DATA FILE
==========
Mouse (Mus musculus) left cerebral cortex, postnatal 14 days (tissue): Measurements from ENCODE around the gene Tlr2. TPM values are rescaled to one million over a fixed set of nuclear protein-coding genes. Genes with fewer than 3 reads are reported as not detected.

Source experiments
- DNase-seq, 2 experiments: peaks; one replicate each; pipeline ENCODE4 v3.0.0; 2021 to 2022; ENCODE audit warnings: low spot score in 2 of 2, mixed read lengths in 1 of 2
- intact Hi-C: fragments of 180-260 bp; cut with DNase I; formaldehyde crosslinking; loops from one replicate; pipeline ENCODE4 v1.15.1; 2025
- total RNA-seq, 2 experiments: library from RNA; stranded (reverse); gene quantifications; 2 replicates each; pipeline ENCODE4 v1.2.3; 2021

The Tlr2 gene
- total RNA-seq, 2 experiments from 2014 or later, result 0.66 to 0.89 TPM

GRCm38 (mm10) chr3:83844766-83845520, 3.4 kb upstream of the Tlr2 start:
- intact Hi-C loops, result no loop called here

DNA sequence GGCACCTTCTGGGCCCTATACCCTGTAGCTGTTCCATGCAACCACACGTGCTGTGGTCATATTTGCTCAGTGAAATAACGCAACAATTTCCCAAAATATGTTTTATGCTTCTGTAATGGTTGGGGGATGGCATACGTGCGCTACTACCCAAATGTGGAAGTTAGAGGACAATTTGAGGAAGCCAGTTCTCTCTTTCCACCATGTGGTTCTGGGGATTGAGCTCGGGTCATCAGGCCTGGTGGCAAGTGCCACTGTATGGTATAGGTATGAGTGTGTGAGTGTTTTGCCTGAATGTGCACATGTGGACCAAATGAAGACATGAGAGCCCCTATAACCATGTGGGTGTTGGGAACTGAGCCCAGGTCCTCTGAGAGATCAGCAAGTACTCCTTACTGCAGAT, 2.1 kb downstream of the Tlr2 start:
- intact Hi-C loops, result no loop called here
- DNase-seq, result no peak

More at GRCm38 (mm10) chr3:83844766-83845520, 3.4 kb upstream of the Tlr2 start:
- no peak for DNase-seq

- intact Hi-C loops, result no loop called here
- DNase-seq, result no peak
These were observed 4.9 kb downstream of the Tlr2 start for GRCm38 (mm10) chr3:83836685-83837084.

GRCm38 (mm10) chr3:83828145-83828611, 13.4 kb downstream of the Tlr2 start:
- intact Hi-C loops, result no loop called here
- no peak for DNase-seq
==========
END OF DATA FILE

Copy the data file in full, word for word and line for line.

Mouse (Mus musculus) left cerebral cortex, postnatal 14 days (tissue): Measurements from ENCODE around the gene Tlr2. TPM values are rescaled to one million over a fixed set of nuclear protein-coding genes. Genes with fewer than 3 reads are reported as not detected.

Source experiments
- DNase-seq, 2 experiments: peaks; one replicate each; pipeline ENCODE4 v3.0.0; 2021 to 2022; ENCODE audit warnings: low spot score in 2 of 2, mixed read lengths in 1 of 2
- intact Hi-C: fragments of 180-260 bp; cut with DNase I; formaldehyde crosslinking; loops from one replicate; pipeline ENCODE4 v1.15.1; 2025
- total RNA-seq, 2 experiments: library from RNA; stranded (reverse); gene quantifications; 2 replicates each; pipeline ENCODE4 v1.2.3; 2021

The Tlr2 gene
- total RNA-seq, 2 experiments from 2014 or later, result 0.66 to 0.89 TPM

GRCm38 (mm10) chr3:83844766-83845520, 3.4 kb upstream of the Tlr2 start:
- intact Hi-C loops, result no loop called here

DNA sequence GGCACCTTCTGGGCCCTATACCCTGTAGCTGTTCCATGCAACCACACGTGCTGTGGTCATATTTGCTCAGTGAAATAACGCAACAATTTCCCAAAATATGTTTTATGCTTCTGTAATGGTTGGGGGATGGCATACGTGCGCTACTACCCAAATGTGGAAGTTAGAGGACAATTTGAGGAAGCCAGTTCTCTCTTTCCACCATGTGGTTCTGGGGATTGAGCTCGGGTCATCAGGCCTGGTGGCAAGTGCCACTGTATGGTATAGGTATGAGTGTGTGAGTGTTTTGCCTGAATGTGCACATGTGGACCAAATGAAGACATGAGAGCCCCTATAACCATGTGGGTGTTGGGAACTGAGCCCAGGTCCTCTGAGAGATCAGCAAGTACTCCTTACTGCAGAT, 2.1 kb downstream of the Tlr2 start:
- intact Hi-C loops, result no loop called here
- DNase-seq, result no peak

More at GRCm38 (mm10) chr3:83844766-83845520, 3.4 kb upstream of the Tlr2 start:
- no peak for DNase-seq

- intact Hi-C loops, result no loop called here
- DNase-seq, result no peak
These were observed 4.9 kb downstream of the Tlr2 start for GRCm38 (mm10) chr3:83836685-83837084.

GRCm38 (mm10) chr3:83828145-83828611, 13.4 kb downstream of the Tlr2 start:
- intact Hi-C loops, result no loop called here
- no peak for DNase-seq